Saint So and So


Last Sunday’s sermon, “The Feast of Saint Jim”, was very inspiring. We learned that as believers, we are all “saints”.

I don’t know about you but I sure don’t feel very saintly; however I do know people who truly deserve that title.

These are people who give of themselves, their time, resources, energy, and never seem to tire of being saintly, although I’m positive that they don’t see themselves as saints.

It was an excellent sermon, “The Feast of Saint Jim”, and offered much food for thought.

If you are wondering who Saint Jim is, just substitute your own name or the names of people you know who not only believe but act on their beliefs. Go ahead…name a few saints you are acquainted with and the next time you are in their company be sure to say, “Hello, Saint So and So.”

 

Advertisements

More of What People Say


Here are a few more sayings from my collection of many. It’s interesting how just a few words can make most us sit up and take notice.

Every generation needs regeneration. Charles H. Spurgeon

If it is not right, do not do it; if it is not true, do not say it. Marcus Aurelius

Seek not every quality in one individual. Confucius

Only a fool tests the depth of the water with both feet. African Proverb

We can easily forgive a child who is afraid of the dark. The real tragedy of life is when adults are afraid of the light. Plato

Let us not be known for our knowledge alone but for the love and the caring and kindness we’ve shown. Mary Frances Martin

The tragedy of life is not death, but what we let die inside of us while we live. Norman Cousins

Losing your temper is no way to get rid of it. Our Daily Bread

Those with tunnel vision will eventually see the light. pab

 

 

Reminders


Seeing this little black capped chickadee being quiet among the blossoms reminds me to also take time out to be still and quiet.

We all need reminders in the ordinariness of life to take time out to reflect on our purpose for being here, our connectedness to each other, our need for compassion and tolerance, and most of all our desire for all things good and our need to combat all things that are not good.

Reminders are important because without them we tend to forget that we are our brothers’ keepers…and our sisters, daughters, sons, parents, grandparents, spouses, neighbors, countrymen and humanity in general.

So, like this little black capped chickadee, let us sit among the blossoms and let it be a reminder to breathe in the scent of life as we would have it be.

Jen O'Donnell's photo.

The Least We Can Do


We all have our tough times in life, of that there is no doubt, but when something like the following prayer request crosses my life path I have to stop and realize that there really are people worse off than I am. That little phrase was always the answer to my childhood complaints: “There are people worse off than you.”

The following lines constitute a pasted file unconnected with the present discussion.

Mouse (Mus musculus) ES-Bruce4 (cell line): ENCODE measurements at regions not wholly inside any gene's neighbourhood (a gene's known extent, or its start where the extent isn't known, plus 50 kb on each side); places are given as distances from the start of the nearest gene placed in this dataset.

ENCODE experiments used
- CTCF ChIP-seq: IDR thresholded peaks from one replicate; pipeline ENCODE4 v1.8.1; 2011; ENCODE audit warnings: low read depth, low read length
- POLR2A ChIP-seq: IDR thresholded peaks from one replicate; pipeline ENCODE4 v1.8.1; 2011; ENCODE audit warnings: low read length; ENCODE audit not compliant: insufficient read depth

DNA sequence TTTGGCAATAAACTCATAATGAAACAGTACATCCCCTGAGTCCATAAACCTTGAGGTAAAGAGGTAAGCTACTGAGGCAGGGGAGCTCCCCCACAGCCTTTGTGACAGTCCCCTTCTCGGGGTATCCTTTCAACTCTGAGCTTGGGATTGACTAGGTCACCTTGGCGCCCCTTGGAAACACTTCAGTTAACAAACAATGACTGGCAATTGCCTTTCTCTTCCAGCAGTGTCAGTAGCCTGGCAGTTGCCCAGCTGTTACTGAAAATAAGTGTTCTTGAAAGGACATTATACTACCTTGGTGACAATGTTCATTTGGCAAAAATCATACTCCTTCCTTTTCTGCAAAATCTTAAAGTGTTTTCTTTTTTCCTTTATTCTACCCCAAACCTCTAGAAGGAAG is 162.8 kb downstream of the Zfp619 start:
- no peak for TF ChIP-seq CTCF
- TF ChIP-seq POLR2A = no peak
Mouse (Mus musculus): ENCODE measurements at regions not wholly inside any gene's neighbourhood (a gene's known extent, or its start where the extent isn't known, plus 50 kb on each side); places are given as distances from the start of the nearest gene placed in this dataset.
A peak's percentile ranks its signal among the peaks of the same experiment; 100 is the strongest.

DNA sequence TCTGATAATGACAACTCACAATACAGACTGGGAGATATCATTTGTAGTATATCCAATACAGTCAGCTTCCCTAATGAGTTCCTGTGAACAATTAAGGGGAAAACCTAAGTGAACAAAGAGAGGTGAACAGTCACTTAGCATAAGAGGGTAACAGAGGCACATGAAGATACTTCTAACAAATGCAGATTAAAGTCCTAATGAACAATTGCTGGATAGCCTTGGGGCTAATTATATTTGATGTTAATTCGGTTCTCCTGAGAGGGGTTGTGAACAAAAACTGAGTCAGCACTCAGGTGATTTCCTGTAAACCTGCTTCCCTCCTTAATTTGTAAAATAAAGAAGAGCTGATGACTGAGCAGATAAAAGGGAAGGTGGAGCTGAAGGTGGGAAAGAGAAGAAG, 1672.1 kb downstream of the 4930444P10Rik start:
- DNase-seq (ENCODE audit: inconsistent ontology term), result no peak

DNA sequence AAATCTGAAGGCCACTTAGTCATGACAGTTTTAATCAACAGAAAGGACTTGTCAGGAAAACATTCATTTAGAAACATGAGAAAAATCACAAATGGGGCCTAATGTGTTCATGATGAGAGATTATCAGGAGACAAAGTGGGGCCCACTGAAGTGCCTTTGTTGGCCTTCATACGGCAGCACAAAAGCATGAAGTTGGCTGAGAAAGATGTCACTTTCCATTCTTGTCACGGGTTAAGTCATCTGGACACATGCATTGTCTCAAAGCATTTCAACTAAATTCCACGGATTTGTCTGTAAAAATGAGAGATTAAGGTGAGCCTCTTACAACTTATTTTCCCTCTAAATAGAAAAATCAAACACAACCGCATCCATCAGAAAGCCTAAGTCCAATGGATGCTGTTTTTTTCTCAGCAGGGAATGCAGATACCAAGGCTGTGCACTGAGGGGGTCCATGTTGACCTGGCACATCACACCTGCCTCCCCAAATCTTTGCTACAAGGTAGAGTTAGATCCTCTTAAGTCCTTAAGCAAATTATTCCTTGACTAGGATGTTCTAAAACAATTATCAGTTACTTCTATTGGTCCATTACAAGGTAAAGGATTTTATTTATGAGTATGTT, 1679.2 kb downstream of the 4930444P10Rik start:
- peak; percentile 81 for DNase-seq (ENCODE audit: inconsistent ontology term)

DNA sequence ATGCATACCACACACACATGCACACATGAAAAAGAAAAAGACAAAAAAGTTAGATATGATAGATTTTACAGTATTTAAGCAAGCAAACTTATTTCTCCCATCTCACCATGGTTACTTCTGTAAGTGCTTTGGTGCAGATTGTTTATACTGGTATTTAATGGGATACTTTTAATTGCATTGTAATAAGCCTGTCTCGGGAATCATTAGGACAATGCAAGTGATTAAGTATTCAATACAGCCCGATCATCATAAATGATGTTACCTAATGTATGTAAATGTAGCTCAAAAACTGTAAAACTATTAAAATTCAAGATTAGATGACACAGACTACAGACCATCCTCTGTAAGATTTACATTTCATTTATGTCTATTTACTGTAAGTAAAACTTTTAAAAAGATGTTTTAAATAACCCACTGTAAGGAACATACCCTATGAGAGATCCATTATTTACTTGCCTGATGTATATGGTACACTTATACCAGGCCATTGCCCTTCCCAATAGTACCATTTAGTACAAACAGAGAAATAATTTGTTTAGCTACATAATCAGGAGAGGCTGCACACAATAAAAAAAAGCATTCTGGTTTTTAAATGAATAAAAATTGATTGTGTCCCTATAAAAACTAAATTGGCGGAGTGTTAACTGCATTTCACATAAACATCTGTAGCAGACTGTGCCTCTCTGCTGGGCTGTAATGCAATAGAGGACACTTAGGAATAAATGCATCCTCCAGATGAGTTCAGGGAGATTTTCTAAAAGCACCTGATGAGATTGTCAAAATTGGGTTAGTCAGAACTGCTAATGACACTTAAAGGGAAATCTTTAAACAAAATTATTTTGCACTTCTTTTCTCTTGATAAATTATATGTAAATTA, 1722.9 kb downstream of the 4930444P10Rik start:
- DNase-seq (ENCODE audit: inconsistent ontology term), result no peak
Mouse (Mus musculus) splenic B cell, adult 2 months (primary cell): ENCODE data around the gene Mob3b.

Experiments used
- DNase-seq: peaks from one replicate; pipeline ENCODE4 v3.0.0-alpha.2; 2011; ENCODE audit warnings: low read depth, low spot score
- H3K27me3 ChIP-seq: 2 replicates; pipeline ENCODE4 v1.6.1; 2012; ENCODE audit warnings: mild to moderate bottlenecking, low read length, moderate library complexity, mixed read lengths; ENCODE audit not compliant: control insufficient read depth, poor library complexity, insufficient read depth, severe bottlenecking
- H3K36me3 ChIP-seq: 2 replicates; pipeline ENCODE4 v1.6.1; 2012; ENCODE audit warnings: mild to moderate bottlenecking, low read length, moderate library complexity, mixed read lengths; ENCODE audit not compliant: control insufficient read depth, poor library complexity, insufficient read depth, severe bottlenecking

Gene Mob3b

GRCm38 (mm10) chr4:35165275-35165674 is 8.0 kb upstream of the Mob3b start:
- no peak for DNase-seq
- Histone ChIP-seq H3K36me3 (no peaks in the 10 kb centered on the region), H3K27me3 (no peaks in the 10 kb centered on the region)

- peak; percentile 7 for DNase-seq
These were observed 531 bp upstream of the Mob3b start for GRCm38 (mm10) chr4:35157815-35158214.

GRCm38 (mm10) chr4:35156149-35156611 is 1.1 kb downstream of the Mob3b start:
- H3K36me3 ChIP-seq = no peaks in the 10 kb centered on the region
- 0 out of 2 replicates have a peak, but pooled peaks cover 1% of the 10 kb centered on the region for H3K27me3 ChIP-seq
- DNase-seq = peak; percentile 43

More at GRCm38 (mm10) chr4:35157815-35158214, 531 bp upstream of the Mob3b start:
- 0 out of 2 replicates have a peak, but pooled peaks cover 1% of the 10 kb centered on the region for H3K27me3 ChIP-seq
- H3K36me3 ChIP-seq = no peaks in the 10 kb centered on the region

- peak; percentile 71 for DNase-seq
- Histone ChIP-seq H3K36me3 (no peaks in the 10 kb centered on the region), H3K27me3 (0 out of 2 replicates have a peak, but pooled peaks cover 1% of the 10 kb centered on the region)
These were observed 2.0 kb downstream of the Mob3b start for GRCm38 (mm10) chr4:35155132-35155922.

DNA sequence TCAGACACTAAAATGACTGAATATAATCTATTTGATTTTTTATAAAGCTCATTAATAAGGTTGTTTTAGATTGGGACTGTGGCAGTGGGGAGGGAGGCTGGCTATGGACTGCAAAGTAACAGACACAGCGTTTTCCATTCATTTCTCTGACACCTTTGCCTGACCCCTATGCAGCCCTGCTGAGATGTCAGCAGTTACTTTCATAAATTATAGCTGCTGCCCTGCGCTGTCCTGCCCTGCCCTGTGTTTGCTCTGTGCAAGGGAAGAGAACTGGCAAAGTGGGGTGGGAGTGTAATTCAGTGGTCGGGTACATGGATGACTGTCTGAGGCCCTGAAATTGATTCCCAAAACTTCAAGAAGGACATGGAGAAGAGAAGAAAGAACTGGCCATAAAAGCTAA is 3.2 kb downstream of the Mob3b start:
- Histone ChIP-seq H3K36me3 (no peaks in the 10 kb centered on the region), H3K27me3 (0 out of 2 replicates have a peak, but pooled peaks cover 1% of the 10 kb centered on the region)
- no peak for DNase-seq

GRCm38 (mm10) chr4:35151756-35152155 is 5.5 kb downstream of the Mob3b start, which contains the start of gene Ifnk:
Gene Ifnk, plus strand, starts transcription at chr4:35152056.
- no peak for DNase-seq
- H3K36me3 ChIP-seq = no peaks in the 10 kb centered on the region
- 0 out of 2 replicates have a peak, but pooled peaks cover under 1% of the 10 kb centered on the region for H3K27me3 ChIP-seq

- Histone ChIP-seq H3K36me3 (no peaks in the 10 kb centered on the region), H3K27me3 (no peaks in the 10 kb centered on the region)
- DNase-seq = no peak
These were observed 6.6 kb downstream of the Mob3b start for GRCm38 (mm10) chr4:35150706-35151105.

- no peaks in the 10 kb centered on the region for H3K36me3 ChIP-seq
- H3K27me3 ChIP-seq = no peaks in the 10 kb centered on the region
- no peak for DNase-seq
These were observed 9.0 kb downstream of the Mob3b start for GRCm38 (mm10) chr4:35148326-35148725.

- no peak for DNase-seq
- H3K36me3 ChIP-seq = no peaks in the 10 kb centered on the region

Please pray for twenty-nine-year-old Andrea, a single mom from Sri Lanka, dying, and leaving her three children aged twelve, eight and six with grandparents in their seventies. Pray for God’s strength, help and comfort for this family in their tragic and difficult situation.
I love being part of our church prayer chain…it not only offers the opportunity to pray for people but it opens my eyes to so much suffering that I would otherwise be unaware of.
Please join me in prayer for these dear people…it is the least we can do.

What is Love?


Recently a fellow blogger posted a beautiful poem asking the question “What is Love?”.

Today I am attending the wedding of two people who have found love once again in their lives; the bride is eighty years young and the groom ninety-one. In 2014 I wrote this poem, “What is Love?” Happy weekend.

WHAT IS LOVE

What is love

if not the closeness

of every experience

…sharing.

What is love

if not the oneness

of two people

…caring.

What is love

if not the expression

of honest emotion

…feelings.

What is love

if not understanding

the wholeness

…of all of these.

©2014

 

 

 

 

Sharing the Blessings


Yesterday we shared the grief of the residents of Humboldt and surrounding areas. People around the world have poured out their support in many various ways and continue to do so.

Likewise, there are many ways of sharing our spiritual blessings and I believe my blog and my book, both titled My Precious Life, are the ways God has provided me with this kind of sharing. I don’t know about you, but I appreciate the ways people share their blessings with me and I’m thankful to all of you who do so.

Rev. Matthew Ruttan of Westminster Presbyterian Church in Barrie, Ontario is responsible for this new life lesson this morning. He can be found at https://matthewruttan.com/  

Sharing the Grief


Last Friday night on the outskirts of Humboldt, Saskatchewan, a horrific bus crash changed the lives of this community and surrounding areas forever.

Toronto’s Globe and Mail reported fifteen people, including 10 players between the ages of 16 and 21, were killed when a semi-trailer crashed into the Broncos’ bus late on Friday afternoon. As of Monday, 12 people remained in hospital: four in critical condition, four serious and four stable, according to Saskatchewan’s health authority.

There has been an outpouring of grief and support from around the world and I among many shed copious tears for the lives lost, those spared who will face ongoing traumatic healing, and those left behind to grieve the loss of their precious loved ones.

There are those who ask where God is at times like these.

The answer is He is with every single person whose life is touched by this tragic event.

The answer is He shares our grief.

The answer lies in John’s gospel, chapter eleven, verse thirty-five…Jesus wept.